TBH, although the exhibits were very interesting, the thing that sticks in my mind is the line on the interior wall, above my head, indicating mean sea level!

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TBH, although the exhibits were very interesting, the thing that sticks in my mind is the line on the interior wall, above my head, indicating mean sea level!

Yes, I was startled when I was told what the line indicated.

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TBH, although the exhibits were very interesting, the thing that sticks in my mind is the line on the interior wall, above my head, indicating mean sea level!

 

Yes, I was startled when I was told what the line indicated.

 

I can't quite work this out. The normal river level at Prickwillow is about 1.6m above ODN (Ordnance Datum Newlyn). Spring high tides are about 8m above the dock cill at Kings Lynn, which in turn is at 3.75 below ODN. So HW Kings Lynn is about 2.5m above the river level at Prickwillow, pretty close to the top of the flood banks. The highest recorded tide is a further 2 metres higher, most recently in 2013 when the water came over the top at Denver Sluice (just!).

 

http://www.kingslynnport.co.uk/page4.html (tidal heights)

http://www.kingslynnport.co.uk/page5.html (datum levels at Kings Lynn)

http://www.gaugemap.co.uk/#!Detail/1671 (river levels at Ely - appear to be tidal but aren't really!).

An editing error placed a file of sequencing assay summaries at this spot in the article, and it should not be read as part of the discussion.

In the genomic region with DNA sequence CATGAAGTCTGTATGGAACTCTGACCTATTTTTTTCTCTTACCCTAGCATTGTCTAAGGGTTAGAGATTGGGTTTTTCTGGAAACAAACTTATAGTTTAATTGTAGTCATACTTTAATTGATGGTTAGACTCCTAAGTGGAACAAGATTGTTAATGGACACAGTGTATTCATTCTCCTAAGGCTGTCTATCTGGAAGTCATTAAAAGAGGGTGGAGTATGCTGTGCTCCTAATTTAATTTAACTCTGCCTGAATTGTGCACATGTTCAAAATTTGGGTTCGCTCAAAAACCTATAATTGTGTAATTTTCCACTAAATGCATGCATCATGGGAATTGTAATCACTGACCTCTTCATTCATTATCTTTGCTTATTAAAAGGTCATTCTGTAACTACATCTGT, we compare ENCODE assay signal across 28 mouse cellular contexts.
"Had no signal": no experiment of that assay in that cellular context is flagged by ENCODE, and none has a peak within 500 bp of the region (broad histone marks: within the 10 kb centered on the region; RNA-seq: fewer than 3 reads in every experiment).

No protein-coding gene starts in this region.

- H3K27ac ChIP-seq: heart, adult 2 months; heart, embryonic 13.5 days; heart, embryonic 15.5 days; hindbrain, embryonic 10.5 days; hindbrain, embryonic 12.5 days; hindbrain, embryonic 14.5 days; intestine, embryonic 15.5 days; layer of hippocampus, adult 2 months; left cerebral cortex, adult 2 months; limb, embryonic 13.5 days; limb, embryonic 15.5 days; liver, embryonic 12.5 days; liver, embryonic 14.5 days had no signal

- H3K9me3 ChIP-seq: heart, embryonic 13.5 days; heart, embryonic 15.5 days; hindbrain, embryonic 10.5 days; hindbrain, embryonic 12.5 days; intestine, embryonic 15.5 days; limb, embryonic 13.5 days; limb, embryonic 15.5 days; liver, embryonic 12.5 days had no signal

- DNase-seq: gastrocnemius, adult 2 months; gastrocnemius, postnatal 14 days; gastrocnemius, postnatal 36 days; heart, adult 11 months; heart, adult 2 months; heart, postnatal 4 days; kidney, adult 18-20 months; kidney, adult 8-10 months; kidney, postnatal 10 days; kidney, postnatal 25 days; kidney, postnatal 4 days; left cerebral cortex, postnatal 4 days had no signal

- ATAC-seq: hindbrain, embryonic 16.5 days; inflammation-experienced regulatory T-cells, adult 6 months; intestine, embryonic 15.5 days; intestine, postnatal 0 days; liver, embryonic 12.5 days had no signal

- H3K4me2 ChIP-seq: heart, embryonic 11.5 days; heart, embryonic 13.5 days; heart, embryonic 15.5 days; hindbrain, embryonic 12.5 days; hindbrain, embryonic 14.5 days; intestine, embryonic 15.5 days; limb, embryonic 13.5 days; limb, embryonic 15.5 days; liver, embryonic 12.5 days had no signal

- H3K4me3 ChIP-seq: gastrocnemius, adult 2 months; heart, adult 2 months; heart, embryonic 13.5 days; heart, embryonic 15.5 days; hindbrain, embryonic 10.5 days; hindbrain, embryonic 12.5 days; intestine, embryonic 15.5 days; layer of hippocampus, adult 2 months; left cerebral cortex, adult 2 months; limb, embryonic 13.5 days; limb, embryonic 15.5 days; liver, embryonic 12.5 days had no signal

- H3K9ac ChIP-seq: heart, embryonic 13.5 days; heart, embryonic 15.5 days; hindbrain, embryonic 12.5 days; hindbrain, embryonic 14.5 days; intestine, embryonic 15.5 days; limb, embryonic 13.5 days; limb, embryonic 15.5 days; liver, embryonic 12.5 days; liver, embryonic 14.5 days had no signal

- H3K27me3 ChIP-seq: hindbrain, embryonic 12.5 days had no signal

Edited by Scholar Gypsy
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Is there still a length limit on the ML due to a tight bend ?

 

Or is that old news ?

The bend is quite tight but there are plenty of accounts of full length boats going through, probably just a case of you might not get round in one

.post-8749-0-35133300-1484494418_thumb.jpg

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The Fade To Scarlets, on their (I think) 72-footer, have been round it, more than once I think.

Jake, the length restriction on the Middle Level was because a couple of the locks were only 49 feet in length. The last one to be lengthened was, I think, Ashline near Peterborough, around 2000 I would guess. If you look at Fox's old hire boats, they came only in 41' and 48' lengths, because of the locks.

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The Fade To Scarlets, on their (I think) 72-footer, have been round it, more than once I think.

Jake, the length restriction on the Middle Level was because a couple of the locks were only 49 feet in length. The last one to be lengthened was, I think, Ashline near Peterborough, around 2000 I would guess. If you look at Fox's old hire boats, they came only in 41' and 48' lengths, because of the locks.

and doing Salters on the level